The category of “human rights” should be understood in a dialectical manner between pragmatic utility and theoretical problematicity. The current transition from “human rights” to “fundamental rights” trespasses not only the modern scheme subjective rights-human rights, but involves a founding level and a rethinking of the concept of “nature”. Apart from its possible ontological-referential interpretation, “nature” can be rethought according to a phenomenological-anthropological or hermeneutic perspective which entails a trans-cultural concept of “na- tural human” also beyond the legal articulation. The twentieth-century claims of “dignity” and “justice” evoke a “natural” anthropological dimension and show the relation between the problem of the origins of human rights and the possibility to articulate universal dimensions. The ongoing comparison with non-western systems puts the western model of “nature” into perspective and highlights its crosscutting epistemolo- gical dimension as well. Every culture is rooted in “natural” dimensions and this allows a modulation of the legal intervention.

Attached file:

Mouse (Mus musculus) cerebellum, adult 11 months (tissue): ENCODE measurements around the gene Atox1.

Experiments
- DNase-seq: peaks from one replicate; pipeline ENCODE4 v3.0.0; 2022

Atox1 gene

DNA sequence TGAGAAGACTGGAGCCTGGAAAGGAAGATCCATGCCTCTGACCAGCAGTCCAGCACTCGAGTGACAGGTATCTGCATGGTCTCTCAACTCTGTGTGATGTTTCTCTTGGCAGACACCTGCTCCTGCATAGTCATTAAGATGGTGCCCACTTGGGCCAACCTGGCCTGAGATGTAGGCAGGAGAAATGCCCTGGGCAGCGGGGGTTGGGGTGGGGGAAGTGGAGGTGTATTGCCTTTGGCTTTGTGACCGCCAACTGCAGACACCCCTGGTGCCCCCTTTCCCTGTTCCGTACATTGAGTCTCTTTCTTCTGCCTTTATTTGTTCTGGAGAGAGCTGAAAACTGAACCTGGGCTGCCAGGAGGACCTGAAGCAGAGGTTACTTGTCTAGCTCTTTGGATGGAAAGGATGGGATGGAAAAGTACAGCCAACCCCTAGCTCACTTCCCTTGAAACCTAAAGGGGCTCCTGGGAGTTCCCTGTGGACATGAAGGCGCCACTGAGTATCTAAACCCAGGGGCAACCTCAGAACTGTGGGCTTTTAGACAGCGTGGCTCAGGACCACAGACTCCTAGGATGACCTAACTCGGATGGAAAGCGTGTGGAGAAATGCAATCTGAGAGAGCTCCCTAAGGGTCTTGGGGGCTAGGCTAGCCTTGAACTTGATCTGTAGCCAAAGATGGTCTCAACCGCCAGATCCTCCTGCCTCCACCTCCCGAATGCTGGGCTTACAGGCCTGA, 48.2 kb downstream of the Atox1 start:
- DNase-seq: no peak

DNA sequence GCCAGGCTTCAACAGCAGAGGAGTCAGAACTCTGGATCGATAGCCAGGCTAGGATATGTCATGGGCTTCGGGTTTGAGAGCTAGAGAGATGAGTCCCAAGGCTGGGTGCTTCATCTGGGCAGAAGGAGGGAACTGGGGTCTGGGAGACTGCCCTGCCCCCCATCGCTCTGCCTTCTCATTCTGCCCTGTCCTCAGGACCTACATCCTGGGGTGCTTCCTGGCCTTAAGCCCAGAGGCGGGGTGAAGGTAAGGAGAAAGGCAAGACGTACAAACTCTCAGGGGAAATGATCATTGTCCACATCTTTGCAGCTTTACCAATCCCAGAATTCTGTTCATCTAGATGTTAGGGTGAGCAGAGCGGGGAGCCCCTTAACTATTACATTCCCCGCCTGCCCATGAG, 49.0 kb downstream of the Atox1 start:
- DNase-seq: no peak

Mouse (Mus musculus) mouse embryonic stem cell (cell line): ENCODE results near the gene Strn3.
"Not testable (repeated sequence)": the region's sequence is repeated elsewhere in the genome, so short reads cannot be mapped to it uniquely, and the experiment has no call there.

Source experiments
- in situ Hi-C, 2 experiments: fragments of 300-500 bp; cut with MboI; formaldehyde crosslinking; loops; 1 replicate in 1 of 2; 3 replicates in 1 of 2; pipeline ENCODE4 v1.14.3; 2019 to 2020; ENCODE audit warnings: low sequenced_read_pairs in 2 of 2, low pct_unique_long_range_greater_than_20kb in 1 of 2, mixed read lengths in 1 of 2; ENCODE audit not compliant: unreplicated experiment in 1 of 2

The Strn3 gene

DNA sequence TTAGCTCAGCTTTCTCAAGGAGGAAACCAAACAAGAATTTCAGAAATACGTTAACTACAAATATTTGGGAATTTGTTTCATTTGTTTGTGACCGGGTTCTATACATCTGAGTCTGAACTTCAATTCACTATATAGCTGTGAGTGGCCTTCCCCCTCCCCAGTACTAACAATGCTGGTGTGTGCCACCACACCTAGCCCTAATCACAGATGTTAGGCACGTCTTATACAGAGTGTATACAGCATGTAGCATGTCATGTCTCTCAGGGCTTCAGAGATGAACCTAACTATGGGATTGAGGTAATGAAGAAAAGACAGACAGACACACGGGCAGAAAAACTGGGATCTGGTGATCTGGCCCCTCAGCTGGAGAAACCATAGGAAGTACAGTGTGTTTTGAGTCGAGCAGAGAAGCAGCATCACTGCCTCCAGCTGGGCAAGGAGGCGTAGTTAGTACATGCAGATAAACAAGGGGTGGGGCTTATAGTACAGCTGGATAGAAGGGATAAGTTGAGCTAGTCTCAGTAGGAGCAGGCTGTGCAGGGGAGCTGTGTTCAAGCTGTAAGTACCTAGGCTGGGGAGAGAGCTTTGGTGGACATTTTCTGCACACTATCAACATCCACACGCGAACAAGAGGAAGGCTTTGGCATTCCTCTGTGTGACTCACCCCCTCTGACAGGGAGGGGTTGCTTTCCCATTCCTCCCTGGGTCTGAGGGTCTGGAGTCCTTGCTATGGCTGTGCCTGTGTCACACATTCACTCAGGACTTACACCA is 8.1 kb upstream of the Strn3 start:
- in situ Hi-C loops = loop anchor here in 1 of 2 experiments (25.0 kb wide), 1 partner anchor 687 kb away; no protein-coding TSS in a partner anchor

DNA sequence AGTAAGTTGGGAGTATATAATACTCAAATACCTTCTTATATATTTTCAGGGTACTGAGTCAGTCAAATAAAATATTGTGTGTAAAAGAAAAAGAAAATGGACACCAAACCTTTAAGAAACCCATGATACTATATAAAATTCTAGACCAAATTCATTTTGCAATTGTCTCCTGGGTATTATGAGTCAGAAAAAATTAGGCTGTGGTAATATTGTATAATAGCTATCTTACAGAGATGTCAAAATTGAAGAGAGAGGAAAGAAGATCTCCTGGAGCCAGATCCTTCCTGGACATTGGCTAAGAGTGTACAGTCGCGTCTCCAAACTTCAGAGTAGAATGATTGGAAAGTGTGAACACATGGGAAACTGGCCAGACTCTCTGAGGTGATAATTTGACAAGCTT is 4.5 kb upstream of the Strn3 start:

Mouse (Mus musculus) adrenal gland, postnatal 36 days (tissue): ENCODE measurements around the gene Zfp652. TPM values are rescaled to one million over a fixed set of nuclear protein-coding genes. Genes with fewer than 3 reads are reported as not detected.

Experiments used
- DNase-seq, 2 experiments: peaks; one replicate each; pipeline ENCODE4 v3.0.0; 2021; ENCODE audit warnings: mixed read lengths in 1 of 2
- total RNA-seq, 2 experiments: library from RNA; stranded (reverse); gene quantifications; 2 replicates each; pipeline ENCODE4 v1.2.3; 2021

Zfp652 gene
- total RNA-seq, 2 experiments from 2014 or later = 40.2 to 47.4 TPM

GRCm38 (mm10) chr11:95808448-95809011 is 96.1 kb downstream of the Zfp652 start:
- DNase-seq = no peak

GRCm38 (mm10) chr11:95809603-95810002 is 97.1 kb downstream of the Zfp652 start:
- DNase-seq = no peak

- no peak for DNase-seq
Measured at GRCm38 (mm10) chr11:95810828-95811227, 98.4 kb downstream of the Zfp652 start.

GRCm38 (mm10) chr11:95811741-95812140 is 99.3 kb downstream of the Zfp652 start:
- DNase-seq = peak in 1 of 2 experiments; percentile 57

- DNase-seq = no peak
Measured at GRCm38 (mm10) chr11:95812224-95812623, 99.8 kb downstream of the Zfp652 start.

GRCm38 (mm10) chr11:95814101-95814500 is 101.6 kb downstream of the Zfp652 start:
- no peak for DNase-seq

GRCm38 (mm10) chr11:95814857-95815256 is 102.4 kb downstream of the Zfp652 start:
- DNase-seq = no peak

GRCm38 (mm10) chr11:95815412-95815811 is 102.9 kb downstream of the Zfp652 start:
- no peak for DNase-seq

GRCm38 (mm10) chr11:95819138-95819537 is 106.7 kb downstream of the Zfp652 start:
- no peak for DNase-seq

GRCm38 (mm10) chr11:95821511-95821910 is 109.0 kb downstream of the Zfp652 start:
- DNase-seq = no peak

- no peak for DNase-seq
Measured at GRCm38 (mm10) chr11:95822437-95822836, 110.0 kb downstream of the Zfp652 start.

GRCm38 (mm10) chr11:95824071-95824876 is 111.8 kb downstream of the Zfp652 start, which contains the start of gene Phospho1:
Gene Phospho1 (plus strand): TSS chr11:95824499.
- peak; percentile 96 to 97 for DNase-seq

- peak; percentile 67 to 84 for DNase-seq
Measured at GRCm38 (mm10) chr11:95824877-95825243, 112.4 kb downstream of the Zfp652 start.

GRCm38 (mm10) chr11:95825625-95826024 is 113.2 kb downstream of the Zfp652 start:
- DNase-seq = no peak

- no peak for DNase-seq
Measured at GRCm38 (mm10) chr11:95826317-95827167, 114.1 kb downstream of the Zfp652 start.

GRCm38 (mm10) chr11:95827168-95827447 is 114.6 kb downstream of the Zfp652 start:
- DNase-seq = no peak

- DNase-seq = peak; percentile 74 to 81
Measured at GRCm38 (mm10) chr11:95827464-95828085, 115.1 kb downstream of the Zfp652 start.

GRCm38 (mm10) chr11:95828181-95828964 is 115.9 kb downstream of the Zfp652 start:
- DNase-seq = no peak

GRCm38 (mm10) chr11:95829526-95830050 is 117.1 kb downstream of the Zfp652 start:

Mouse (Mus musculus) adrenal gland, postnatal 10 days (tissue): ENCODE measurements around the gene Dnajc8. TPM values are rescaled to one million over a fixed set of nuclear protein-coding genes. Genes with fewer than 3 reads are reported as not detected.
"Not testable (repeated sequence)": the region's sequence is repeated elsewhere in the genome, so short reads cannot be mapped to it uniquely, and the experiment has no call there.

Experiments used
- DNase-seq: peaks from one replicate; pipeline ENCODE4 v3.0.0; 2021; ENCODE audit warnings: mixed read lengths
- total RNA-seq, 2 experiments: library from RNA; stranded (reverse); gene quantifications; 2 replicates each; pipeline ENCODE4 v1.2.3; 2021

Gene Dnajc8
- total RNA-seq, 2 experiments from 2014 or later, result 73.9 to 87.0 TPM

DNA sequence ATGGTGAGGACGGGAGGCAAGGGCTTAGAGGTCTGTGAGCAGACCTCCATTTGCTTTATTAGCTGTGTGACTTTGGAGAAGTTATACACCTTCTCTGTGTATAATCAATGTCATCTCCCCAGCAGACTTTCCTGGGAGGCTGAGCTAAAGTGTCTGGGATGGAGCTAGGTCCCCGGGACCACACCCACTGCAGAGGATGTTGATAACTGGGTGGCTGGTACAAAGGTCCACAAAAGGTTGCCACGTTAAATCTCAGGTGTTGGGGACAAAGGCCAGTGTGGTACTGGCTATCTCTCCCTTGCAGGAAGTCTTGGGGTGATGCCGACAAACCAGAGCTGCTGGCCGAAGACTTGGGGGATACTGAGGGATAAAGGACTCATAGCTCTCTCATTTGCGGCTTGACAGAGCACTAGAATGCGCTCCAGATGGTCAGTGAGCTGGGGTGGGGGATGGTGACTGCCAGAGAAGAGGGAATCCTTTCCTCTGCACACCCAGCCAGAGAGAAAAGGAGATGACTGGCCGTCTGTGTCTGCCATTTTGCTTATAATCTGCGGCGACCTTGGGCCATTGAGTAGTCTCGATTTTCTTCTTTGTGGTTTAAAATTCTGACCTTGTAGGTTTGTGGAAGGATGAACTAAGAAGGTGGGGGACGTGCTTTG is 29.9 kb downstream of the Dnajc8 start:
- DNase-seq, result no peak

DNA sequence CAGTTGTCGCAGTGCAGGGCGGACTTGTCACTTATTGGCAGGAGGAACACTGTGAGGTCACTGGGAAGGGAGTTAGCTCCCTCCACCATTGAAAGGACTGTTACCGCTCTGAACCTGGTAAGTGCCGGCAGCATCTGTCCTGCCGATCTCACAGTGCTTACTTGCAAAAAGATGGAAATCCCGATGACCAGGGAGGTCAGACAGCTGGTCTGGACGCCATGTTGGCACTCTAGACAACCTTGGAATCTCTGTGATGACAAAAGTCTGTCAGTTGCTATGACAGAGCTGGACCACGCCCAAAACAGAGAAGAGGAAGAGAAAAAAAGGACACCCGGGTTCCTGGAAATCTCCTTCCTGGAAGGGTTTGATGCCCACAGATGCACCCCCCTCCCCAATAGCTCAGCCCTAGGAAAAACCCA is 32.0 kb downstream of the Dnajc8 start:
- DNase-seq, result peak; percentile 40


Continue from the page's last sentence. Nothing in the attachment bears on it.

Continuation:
|Titolo tradotto del contributo||[Autom. eng. transl.] Human rights, nature and horizons of the "common human"|
|Numero di pagine||20|
|Stato di pubblicazione||Pubblicato - 2016|
- Diritti umani-natura-"umano comune"
- Human Rights-Nature-"Common Human"